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Please do not disturb the terns! RSPB Scotland makes plea on behalf of breeding seabirds in Cromarty Firth

Last modified: 14 July 2015

Arctic tern sitting on nest in grass

Image: Chris Gomersall

RSPB Scotland has issued a plea to day-trippers and dog-walkers to take care when they are visiting the coast to look out for breeding terns. The conservation charity is concerned that visitors may inadvertently disturb the birds from their nests and prevent them breeding successfully.

RSPB conservation officer Lorna Macdonald explained, “Sandy shores and shingle beaches can provide important breeding habitat for seabirds, and in these locations you may find nesting terns in the Cromarty and Moray Firths.  The Cromarty Firth is particularly important with colonies of both Arctic and common terns.

“Breeding in such locations is not without difficulties and the pressures affecting ground-nesting birds include high tides and predation.  Given the accessibility of these areas, human disturbance has become an increasing problem.  As anyone who has accidentally walked through a tern colony will know, the parent birds can be extremely aggressive when protecting their nests and young.  However, these displays are no match for continual disturbance, and such disruption can lead to abandonment of a site and breeding failure.”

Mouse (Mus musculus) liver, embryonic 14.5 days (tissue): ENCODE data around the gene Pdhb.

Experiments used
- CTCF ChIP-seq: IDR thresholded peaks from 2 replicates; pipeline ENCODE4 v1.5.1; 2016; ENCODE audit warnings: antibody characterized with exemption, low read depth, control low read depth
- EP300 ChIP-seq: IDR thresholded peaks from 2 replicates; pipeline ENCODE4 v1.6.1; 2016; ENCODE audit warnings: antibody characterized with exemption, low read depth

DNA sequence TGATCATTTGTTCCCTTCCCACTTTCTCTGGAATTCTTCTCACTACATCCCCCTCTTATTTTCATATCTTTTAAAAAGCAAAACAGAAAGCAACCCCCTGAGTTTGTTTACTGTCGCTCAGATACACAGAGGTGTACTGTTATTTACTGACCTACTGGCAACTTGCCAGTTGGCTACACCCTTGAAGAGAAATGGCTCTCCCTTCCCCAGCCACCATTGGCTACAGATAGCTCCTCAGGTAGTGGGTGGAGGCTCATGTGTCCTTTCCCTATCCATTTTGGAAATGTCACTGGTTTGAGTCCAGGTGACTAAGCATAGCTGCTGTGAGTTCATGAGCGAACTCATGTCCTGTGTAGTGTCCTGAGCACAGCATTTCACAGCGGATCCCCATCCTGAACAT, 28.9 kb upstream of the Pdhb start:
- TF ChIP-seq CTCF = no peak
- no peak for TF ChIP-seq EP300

In an attempt to address this issue, signs have been erected by RSPB staff and volunteers to raise awareness at locations around the Cromarty Firth of the presence of Arctic terns. 

Miss Macdonald added, “We hope this may help to reduce the pressure of disturbance, giving the birds a better chance of raising chicks.  Arctic terns are amazing birds and make an annual roundtrip journey of up to 44,000 miles, the longest bird migration of any species.  The birds return to the UK around March/April, and although this year Arctic terns were seen at sites around the Moray Firth early on, the majority of the breeding attempts appear to be late in the season.

“This may be due to the colder than usual weather this spring, and the count of nesting pairs so far this year is far lower than that of 2014.  If you are planning a walk along any beach in the next few weeks, please be aware that there may be ground nesting birds in the area.  To cause minimal disturbance please avoid breeding colonies as much as possible, and keep dogs on a lead or under close control, and hopefully we can all do our bit to ensure a productive breeding season!”

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